Upgraded radar can enable self-driving cars to see clearly no matter the weather
San Diego, Calif., Nov. 17, 2020 -- A new kind of radar could make it possible for self-driving cars to navigate safely in bad weather. Electrical engineers at the University of California San Diego developed a clever way to improve the imaging capability of existing radar sensors so that they accurately predict the shape and size of objects in the scene. The system worked well when tested at night and in foggy conditions.
The team will present their work at the Sensys conference Nov. 16 to 19.
Inclement weather conditions pose a challenge for self-driving cars. These vehicles rely on technology like LiDAR and radar to “see” and navigate, but each has its shortcomings. LiDAR, which works by bouncing laser beams off surrounding objects, can paint a high-resolution 3D picture on a clear day, but it cannot see in fog, dust, rain or snow. On the other hand, radar, which transmits radio waves, can see in all weather, but it only captures a partial picture of the road scene.
Enter a new UC San Diego technology that improves how radar sees.
“It’s a LiDAR-like radar,” said Dinesh Bharadia, a professor of electrical and computer engineering at the UC San Diego Jacobs School of Engineering. It’s an inexpensive approach to achieving bad weather perception in self-driving cars, he noted. “Fusing LiDAR and radar can also be done with our techniques, but radars are cheap. This way, we don’t need to use expensive LiDARs.”
The system consists of two radar sensors placed on the hood and spaced an average car’s width apart (1.5 meters). Having two radar sensors arranged this way is key—they enable the system to see more space and detail than a single radar sensor.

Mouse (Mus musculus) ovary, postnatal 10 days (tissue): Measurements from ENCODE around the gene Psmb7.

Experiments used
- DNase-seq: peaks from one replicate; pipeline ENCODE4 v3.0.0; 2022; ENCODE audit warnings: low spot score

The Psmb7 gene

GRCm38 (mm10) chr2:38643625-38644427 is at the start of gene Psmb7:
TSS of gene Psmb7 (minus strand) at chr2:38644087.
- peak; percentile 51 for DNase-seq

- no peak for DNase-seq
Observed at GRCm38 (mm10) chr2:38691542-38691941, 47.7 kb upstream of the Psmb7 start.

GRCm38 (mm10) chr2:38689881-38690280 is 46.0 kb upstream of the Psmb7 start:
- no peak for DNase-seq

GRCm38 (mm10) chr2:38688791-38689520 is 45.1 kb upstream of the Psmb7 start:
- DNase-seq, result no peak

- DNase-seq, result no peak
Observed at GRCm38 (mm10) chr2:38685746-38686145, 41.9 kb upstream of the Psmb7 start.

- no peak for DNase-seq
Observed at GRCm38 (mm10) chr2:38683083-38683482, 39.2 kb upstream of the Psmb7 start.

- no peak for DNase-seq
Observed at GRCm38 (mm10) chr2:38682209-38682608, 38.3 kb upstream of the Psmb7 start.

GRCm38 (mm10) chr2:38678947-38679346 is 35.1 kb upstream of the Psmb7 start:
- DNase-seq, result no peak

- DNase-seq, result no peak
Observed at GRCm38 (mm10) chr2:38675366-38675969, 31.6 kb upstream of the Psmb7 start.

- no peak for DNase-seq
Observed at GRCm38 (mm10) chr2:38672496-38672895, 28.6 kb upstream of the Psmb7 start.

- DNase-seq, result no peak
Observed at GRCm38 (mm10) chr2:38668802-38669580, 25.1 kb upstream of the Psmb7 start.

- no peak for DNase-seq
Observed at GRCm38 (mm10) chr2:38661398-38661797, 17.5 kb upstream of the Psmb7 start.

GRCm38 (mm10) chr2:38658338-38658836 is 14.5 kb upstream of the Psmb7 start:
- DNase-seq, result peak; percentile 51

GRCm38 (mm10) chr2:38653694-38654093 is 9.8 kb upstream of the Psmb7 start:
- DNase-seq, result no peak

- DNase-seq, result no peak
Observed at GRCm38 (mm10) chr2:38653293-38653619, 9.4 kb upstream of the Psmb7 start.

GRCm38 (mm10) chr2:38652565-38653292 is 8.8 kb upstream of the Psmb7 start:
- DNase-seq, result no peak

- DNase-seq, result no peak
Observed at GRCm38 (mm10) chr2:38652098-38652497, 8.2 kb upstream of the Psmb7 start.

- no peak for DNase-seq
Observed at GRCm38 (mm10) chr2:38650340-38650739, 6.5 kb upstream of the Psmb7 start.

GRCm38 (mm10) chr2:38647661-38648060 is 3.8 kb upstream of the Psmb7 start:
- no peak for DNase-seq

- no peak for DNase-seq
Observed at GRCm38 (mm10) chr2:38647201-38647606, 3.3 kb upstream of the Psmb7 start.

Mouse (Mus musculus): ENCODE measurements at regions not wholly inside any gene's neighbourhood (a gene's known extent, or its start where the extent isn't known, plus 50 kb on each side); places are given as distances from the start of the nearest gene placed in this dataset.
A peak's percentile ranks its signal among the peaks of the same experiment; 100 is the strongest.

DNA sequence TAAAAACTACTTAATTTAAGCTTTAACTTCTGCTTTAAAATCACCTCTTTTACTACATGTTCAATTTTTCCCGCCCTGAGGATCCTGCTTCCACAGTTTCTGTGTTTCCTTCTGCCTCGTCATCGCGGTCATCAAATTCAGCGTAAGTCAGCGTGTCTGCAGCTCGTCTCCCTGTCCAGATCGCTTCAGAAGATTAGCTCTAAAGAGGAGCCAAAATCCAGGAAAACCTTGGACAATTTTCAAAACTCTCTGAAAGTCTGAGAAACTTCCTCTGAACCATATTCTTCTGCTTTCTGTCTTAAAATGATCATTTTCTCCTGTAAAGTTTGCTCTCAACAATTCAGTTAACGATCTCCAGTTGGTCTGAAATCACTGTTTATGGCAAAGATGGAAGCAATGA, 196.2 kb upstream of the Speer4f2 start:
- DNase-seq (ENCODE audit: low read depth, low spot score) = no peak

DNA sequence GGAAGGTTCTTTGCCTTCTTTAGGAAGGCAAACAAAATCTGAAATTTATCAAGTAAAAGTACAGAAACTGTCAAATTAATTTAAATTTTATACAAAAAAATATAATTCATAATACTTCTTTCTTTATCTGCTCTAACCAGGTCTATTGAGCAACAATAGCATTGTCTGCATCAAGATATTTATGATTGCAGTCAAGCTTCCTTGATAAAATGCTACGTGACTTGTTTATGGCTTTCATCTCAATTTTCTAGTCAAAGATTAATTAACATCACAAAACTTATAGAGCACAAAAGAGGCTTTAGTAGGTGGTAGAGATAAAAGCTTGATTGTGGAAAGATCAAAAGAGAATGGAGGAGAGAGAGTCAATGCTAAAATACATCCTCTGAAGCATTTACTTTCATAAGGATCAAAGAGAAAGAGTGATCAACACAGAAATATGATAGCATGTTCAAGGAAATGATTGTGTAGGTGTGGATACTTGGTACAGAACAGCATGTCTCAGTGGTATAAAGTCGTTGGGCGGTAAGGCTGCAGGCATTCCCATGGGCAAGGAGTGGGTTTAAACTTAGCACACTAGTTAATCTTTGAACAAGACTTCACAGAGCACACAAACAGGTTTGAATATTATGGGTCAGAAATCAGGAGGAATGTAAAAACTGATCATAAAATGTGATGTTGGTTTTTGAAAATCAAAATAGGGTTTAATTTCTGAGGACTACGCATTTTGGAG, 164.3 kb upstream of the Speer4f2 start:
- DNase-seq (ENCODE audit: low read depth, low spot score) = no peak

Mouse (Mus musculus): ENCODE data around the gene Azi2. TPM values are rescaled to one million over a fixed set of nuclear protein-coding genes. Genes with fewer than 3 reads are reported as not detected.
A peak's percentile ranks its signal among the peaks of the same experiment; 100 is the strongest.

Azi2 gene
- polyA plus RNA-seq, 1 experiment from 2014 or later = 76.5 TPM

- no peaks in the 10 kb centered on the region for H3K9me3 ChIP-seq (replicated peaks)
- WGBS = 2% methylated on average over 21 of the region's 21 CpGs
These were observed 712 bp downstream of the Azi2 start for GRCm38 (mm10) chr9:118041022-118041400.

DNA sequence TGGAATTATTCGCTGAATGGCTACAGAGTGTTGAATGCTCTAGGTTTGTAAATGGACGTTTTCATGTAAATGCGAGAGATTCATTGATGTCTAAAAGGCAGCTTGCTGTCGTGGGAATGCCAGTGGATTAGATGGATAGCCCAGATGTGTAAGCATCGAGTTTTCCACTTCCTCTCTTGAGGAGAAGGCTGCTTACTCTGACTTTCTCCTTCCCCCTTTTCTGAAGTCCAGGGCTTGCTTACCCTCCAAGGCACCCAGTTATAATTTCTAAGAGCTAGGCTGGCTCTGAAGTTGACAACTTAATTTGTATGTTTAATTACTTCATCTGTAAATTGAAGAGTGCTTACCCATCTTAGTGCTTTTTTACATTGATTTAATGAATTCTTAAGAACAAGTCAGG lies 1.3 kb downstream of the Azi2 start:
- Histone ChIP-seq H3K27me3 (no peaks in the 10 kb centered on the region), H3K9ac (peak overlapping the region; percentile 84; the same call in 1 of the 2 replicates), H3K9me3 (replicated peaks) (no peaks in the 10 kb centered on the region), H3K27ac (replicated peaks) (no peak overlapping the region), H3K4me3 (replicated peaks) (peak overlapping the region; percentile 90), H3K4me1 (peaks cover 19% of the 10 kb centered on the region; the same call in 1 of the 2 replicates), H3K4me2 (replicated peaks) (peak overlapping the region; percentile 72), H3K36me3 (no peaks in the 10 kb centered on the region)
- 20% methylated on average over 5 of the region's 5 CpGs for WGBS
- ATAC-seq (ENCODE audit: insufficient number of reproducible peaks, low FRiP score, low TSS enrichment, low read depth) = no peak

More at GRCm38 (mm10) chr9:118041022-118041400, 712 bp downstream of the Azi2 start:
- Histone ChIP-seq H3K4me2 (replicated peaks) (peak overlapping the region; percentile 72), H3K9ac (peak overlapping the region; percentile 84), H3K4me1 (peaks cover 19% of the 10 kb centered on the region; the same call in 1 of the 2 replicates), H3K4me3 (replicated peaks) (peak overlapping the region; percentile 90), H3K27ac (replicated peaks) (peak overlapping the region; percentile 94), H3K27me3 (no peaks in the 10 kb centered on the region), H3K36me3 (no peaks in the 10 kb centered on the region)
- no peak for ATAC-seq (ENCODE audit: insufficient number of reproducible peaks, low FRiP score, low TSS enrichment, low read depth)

|Multi-radar system predicting the dimensions of cars in live traffic. Red boxes are the predictions, blue boxes are the ground truth measurements. Image credit: Kshitiz Bansal|
During test drives on clear days and nights, the system performed as well as a LiDAR sensor at determining the dimensions of cars moving in traffic. Its performance did not change in tests simulating foggy weather. The team “hid” another vehicle using a fog machine and their system accurately predicted its 3D geometry. The LiDAR sensor essentially failed the test.
Two eyes are better than one
The reason radar traditionally suffers from poor imaging quality is because when radio waves are transmitted and bounced off objects, only a small fraction of signals ever gets reflected back to the sensor. As a result, vehicles, pedestrians and other objects appear as a sparse set of points.
“This is the problem with using a single radar for imaging. It receives just a few points to represent the scene, so the perception is poor. There can be other cars in the environment that you don’t see,” said Kshitiz Bansal, a computer science and engineering Ph.D. student at UC San Diego. “So if a single radar is causing this blindness, a multi-radar setup will improve perception by increasing the number of points that are reflected back.”
The team found that spacing two radar sensors 1.5 meters apart on the hood of the car was the optimal arrangement. “By having two radars at different vantage points with an overlapping field of view, we create a region of high-resolution, with a high probability of detecting the objects that are present,” Bansal said.
A tale of two radars
The system overcomes another problem with radar: noise. It is common to see random points, which do not belong to any objects, appear in radar images. The sensor can also pick up what are called echo signals, which are reflections of radio waves that are not directly from the objects that are being detected.
More radars mean more noise, Bharadia noted. So the team developed new algorithms that can fuse the information from two different radar sensors together and produce a new image free of noise.
Another innovation of this work is that the team constructed the first dataset combining data from two radars.
“There are currently no publicly available datasets with this kind of data, from multiple radars with an overlapping field of view,” Bharadia said. “We collected our own data and built our own dataset for training our algorithms and for testing.”
The dataset consists of 54,000 radar frames of driving scenes during the day and night in live traffic, and in simulated fog conditions. Future work will include collecting more data in the rain. To do this, the team will first need to build better protective covers for their hardware.
The team is now working with Toyota to fuse the new radar technology with cameras. The researchers say this could potentially replace LiDAR. “Radar alone cannot tell us the color, make or model of a car. These features are also important for improving perception in self-driving cars,” Bharadia said.
Jacobs School of Engineering